After repeated delays caused by the extreme delicacy with which the government views the case, court proceedings began today against a Salvadoran implicated in the assassination here last January of two U.S. agricultural advisers and the head of the country's land-reform program.
It has been nearly three weeks since the arrest of prominent businessman and playboy Ricardo Sol Meza. But it took until today for the government to take on the case. It is considered to be the first serious legal proceeding against a prominent Salvadoran rightist accused of political violence under the current government.
Fear of retaliatory attacks by political allies of those accused of thousands of political murders in the past 18 months have largely paralyzed the Salvadoran judiciary. Although a few leftist guerrillas have been brought to trial in that period, diplomats and judiciary officials here say they can remember no time when a member of the country's former ruling class, such as Sol Meza, has been put in the dock.
Indeed, many remember that after El Salvador's archbishop was assassinated while saying mass last year, the judge charged by the government with conducting an independent inquiry received so many threats to his life that he fled abroad.
So Meza is accused of being involved in the murders Jan. 3 of Michael Hammer, 42, of Potomac, Md., and Mark Pearlman, 26, of Seattle, both AFL-CIO advisers to El Salvador's controversial land reform program. The two Americans were slain in a hail of gunfire along with their host, Rodolfo Viera, the head of the land-reform program, as they sipped coffee in a restaurant in the Sheraton Hotel. Sol Meza has a financial interest in the hotel.
The Salvadoran's detention was extended pending decision by the judge whether to order his trial on charges of murder of being an accomplice. Sources close to the investigation here say that Sol Meza is one of a group of six well-known Salvadorans who were having coffee in a neighboring coffee shop prior to the assassination. Eyewitnesses place them after the shooting in and around the restaurant where the trio were killed.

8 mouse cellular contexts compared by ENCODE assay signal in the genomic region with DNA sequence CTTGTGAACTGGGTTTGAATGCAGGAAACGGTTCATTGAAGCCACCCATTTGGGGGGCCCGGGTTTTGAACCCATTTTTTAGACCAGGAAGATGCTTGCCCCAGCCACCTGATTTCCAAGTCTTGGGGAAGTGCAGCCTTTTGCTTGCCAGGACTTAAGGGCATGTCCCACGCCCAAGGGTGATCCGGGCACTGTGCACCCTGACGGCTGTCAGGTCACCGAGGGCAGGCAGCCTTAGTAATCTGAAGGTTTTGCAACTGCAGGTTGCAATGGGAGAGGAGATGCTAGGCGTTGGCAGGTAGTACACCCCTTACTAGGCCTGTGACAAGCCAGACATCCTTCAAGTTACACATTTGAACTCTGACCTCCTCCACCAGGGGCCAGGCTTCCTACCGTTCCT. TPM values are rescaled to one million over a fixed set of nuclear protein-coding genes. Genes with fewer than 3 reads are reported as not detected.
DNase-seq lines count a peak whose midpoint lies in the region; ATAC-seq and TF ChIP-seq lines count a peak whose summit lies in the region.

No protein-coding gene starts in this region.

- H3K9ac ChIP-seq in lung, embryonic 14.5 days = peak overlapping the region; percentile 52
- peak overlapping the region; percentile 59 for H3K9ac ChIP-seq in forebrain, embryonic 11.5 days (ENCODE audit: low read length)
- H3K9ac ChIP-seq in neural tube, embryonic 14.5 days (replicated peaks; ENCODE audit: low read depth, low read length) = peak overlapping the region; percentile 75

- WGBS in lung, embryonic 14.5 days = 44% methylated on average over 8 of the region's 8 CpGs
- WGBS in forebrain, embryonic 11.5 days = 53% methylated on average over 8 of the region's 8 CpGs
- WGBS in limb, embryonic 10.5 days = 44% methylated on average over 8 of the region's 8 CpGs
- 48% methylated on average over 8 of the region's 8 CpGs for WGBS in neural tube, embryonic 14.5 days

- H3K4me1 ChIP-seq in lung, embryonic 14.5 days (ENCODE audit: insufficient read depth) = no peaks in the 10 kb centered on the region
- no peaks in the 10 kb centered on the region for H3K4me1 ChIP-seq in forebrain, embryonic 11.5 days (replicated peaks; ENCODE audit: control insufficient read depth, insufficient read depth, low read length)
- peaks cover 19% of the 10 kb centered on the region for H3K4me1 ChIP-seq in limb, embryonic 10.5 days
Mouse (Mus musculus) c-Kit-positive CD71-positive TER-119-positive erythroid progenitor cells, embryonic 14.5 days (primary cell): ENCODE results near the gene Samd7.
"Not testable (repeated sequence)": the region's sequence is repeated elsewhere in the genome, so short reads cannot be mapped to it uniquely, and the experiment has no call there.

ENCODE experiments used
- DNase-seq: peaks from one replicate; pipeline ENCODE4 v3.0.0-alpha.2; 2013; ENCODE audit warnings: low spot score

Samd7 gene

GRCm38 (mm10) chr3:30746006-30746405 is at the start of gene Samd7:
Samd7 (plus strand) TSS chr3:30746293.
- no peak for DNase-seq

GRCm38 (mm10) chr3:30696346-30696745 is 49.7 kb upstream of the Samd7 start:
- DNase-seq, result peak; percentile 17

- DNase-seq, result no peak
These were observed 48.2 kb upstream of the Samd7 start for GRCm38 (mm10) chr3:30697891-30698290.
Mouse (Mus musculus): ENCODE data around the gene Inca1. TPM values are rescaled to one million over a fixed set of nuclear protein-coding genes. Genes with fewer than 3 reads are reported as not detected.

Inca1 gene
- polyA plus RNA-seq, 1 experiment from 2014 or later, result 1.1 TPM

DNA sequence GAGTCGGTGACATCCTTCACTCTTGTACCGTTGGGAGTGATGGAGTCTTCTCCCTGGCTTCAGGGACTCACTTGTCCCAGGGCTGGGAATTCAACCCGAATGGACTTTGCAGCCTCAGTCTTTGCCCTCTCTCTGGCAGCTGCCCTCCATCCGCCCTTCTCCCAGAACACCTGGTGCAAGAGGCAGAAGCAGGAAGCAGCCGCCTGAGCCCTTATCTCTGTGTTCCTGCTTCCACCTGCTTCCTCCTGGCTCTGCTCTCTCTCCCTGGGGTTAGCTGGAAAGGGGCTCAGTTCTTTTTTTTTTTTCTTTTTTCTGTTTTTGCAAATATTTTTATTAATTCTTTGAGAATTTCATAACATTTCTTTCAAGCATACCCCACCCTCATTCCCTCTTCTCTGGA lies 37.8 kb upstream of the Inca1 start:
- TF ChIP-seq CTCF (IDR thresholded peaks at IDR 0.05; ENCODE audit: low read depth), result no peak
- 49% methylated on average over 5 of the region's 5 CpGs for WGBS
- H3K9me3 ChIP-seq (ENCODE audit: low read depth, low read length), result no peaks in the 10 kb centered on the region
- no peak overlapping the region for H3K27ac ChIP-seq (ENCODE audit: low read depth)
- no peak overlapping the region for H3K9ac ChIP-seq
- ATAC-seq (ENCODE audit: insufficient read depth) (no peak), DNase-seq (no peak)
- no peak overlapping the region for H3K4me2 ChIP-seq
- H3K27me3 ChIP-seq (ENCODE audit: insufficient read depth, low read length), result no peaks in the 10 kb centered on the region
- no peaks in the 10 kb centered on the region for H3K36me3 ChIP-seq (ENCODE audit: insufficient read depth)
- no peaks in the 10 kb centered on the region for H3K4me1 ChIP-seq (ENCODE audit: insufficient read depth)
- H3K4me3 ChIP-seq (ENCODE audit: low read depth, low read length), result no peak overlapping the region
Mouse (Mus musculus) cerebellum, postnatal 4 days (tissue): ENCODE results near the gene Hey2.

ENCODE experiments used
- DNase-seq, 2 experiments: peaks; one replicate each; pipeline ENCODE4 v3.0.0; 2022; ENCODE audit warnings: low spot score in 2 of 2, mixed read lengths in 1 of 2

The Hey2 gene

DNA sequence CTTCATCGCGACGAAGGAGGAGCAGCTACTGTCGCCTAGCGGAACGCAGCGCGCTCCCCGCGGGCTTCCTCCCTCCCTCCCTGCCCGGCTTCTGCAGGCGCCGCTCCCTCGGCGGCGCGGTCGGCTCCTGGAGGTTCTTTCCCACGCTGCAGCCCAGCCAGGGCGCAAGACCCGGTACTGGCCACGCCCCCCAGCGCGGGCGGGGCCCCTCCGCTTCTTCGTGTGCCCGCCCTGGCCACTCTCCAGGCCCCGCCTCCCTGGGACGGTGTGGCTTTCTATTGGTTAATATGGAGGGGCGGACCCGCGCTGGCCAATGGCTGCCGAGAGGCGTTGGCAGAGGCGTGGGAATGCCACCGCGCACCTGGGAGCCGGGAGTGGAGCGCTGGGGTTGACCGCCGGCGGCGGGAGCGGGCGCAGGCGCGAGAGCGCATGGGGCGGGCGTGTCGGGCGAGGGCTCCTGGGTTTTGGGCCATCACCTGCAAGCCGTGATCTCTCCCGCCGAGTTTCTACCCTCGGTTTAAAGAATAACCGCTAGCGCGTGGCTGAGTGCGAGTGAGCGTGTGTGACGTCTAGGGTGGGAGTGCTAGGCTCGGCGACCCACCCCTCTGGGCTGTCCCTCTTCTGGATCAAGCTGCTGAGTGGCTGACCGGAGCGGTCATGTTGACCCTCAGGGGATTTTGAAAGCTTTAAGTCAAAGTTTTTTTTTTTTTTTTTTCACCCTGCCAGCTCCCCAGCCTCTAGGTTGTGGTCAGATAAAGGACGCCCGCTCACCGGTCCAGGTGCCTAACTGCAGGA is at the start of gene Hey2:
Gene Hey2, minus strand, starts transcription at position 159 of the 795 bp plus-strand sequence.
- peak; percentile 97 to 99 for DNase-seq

A second suspect, Hans Christ, was arrested by the FBI two weeks ago in Miami. He apparently had fled there after Sol Meza was arrested by the FBI two weeks ago in Miami. He apparently had fled there after Sol Meza was arrested here April 5. The other four suspects, who were part of Sol Meza's group, are also believed to have fled abroad.
Sol Meza and Christ, who are both married to the daughters of one of El Salvador's most prominent landholding families, are suspected of having strong ties to extreme right-wing groups that have violently opposed measures like the land reform -- instituted by the military-civilian junta that overthrew the country's landholder-supported dictatorship in 1979.
Today's preliminary hearing was necessary under Salvadoran law to set the wheels of justice moving. The state prosecutor presented Judge Hector Enrique Jimenez, with a lengthy deposition of the state's case. When that had been typed up, the judge took depositions directly from Sol Meza and his lawyer.
Sol Meza was brought to the court from prison by a motley escort of non-uniformed police armed with submachine guns. He was hurried into court as he held a red bandanna over his face to thwart photographers who had been staking out the court for a week. Sol Meza made no comment before going into the closed hearing which lasted most of the day.
The case, court officials acknowledged in private, had been delayed until a judge courageous enough to take it on could be found and suitable security guarantees of protection were made by the government to all participants.
After several other judges begged off the case, Judge Jimenez, who has also been involved in the investigation into the assassinations of three U.S. nuns and a lay worker last December, finally agreed to take on the case yesterday.
The start of the legal proceedings here today will also set in motion Salvadoran extradition procedures against Christ in Miami.
Although the judge could still choose to drop the case on legal technicalities, U.S. officials here expressed confidence that this would not happen because of the government's embarrassment at the reactions in the United States as a result of the killings here of U.S. citizens which so far have gone unpunished.
Judge Jimenez, talking to journalists after the hearing, said the basis for charging Sol Meza was the testimony of a waitress at the hotel, Teresa Torres Lopez. The judge quoted her as saying in a deposition that she saw Sol Meza and Christ before the shooting and observed them signal two others who she said fired the shots. Torres, 41, is understood to be under police protection outside El Salvador.